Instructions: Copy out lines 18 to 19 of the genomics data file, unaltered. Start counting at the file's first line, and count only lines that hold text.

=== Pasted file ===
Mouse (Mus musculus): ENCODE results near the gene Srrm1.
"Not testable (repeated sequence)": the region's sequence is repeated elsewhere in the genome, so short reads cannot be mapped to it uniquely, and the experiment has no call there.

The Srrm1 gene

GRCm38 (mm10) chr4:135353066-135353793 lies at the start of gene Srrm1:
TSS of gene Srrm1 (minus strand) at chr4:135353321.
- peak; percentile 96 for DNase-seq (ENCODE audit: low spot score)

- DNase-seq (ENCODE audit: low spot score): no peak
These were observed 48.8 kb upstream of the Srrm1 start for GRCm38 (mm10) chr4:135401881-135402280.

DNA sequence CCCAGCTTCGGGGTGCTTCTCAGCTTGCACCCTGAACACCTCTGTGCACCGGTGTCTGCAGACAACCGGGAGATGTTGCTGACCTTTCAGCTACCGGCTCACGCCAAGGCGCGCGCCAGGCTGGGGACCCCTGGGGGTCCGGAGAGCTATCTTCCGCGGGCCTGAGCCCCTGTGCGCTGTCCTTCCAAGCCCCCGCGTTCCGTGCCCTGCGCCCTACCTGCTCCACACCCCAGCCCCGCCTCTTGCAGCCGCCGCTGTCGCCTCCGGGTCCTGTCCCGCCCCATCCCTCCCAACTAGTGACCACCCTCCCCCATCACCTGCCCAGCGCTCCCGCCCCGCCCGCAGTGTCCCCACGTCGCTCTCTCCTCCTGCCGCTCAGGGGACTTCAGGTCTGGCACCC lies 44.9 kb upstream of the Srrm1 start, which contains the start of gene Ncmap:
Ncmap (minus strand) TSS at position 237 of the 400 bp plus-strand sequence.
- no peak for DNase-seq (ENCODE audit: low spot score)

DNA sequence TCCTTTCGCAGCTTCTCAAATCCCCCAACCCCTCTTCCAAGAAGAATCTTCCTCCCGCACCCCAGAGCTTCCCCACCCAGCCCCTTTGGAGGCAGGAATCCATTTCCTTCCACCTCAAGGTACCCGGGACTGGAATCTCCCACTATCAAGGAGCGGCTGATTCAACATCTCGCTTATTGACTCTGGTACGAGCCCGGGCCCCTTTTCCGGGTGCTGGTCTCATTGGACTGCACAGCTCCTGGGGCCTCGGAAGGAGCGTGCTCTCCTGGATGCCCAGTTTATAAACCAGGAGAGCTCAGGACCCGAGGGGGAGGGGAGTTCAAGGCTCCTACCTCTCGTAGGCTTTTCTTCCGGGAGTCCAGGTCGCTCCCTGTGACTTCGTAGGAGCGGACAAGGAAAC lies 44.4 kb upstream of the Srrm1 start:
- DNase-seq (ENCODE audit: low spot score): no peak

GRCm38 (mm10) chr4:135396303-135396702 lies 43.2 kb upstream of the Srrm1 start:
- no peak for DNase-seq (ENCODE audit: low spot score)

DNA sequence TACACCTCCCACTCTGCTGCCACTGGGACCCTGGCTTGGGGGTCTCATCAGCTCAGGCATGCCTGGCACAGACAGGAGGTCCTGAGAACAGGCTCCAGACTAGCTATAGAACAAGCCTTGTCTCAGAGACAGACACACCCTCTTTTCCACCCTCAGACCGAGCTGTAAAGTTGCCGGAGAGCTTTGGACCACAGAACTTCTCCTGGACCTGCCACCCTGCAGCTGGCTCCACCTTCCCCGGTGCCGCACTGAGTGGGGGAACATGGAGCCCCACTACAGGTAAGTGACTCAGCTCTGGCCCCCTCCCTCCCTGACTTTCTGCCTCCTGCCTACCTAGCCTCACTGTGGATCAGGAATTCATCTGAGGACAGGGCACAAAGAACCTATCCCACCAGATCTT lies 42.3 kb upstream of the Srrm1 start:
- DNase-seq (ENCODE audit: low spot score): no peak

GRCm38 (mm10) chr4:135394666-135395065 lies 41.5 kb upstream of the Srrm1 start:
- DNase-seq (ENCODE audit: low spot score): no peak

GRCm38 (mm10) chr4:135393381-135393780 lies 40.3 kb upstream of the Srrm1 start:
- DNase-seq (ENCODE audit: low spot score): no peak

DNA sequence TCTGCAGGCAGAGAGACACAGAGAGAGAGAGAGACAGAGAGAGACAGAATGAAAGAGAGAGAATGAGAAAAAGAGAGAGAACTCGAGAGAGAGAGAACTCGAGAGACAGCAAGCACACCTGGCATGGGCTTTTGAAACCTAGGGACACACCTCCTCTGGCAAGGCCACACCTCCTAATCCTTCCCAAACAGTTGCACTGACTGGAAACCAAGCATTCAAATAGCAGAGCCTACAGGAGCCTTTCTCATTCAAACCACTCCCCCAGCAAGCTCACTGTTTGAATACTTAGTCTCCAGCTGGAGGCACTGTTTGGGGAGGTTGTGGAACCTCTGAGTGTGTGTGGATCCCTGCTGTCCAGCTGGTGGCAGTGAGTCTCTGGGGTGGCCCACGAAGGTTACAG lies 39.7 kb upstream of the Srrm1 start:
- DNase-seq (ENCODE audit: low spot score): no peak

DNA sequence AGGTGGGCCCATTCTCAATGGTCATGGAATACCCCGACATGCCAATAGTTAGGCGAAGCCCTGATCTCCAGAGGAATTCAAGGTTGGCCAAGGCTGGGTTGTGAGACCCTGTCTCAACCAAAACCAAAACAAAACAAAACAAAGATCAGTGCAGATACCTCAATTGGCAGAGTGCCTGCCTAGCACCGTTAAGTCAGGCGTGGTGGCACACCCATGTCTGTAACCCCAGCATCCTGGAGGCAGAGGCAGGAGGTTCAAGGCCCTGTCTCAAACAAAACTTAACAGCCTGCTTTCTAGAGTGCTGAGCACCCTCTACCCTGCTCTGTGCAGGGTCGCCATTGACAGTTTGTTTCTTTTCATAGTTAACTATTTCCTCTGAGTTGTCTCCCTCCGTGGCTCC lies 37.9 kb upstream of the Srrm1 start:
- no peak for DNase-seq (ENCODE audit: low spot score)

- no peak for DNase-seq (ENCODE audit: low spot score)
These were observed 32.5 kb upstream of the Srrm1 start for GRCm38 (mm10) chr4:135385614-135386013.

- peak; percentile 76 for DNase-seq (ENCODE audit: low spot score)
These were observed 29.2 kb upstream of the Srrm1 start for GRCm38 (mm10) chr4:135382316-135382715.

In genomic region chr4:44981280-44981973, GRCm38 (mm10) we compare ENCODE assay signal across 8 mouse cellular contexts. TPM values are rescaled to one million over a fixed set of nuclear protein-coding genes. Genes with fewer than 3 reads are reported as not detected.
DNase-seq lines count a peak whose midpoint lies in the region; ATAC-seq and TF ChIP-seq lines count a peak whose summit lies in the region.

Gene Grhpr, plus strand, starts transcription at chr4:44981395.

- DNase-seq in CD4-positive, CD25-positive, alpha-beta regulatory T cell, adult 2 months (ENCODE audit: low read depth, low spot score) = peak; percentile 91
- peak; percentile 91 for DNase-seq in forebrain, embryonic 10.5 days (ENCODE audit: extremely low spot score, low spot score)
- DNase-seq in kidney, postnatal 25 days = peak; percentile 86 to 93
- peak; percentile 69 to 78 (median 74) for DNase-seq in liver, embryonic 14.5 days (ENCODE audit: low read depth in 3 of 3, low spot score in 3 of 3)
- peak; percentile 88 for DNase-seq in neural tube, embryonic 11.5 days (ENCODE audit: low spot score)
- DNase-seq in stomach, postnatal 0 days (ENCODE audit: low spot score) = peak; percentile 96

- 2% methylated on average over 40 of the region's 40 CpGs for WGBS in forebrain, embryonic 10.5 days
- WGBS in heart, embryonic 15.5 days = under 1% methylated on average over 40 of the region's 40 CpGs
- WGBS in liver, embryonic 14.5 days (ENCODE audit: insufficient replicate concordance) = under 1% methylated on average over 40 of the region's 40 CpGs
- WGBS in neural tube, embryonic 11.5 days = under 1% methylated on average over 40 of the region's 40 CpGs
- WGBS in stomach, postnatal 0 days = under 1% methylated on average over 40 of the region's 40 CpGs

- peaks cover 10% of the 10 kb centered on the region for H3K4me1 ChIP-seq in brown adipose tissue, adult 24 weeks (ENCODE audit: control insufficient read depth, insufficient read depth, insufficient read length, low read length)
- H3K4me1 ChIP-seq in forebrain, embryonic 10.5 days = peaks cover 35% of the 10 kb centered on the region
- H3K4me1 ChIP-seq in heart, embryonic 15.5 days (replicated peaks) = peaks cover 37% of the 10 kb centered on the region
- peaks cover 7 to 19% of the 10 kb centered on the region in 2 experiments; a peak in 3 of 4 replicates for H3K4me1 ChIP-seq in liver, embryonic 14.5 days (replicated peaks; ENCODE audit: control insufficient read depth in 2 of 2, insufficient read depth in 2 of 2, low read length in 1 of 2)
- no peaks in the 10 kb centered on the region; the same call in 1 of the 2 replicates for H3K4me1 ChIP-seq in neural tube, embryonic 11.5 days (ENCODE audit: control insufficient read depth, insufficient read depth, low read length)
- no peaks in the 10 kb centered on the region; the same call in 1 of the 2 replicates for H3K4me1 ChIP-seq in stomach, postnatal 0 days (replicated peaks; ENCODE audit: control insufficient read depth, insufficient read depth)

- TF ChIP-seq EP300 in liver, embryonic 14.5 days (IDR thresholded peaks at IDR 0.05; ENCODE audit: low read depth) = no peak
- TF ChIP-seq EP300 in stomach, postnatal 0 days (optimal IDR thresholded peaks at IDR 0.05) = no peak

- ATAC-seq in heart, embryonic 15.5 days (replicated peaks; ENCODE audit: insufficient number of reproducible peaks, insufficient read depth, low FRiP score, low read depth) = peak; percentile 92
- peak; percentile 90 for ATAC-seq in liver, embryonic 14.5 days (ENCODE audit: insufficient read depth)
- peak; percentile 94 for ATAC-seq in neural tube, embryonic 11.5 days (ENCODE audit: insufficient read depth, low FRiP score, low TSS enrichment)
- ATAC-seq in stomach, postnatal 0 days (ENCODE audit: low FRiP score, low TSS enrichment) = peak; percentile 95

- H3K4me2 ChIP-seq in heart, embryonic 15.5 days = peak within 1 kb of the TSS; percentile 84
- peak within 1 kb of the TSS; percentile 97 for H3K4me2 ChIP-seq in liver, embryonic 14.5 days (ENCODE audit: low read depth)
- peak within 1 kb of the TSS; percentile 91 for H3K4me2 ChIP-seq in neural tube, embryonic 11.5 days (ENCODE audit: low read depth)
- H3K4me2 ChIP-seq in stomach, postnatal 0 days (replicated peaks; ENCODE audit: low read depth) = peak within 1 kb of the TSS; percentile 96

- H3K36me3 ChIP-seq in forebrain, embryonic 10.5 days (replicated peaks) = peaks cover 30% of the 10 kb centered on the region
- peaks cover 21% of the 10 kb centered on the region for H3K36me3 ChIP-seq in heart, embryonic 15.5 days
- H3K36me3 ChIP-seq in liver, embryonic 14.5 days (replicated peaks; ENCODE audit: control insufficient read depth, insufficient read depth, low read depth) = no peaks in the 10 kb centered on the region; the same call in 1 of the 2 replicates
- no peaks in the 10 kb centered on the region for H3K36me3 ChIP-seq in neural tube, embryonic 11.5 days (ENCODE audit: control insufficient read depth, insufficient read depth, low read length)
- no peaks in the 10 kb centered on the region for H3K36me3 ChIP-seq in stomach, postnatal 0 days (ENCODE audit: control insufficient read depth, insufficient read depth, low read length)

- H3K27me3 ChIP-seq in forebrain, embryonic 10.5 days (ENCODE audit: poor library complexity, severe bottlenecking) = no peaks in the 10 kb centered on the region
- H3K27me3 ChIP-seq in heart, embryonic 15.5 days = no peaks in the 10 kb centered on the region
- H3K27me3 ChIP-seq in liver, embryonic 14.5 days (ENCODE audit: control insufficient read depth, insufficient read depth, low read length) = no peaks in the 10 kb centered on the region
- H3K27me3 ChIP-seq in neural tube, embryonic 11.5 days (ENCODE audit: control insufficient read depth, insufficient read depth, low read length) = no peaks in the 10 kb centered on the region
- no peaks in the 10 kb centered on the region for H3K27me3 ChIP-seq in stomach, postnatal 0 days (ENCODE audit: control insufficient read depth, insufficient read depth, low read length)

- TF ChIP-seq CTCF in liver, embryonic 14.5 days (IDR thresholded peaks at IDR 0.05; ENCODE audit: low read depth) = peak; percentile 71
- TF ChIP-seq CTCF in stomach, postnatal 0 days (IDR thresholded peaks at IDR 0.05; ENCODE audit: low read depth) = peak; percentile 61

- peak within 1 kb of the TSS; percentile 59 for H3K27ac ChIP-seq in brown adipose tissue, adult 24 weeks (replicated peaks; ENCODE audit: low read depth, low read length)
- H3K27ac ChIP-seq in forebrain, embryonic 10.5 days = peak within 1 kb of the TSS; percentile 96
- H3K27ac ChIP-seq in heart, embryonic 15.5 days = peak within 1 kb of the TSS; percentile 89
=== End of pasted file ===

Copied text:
GRCm38 (mm10) chr4:135394666-135395065 lies 41.5 kb upstream of the Srrm1 start:
- DNase-seq (ENCODE audit: low spot score): no peak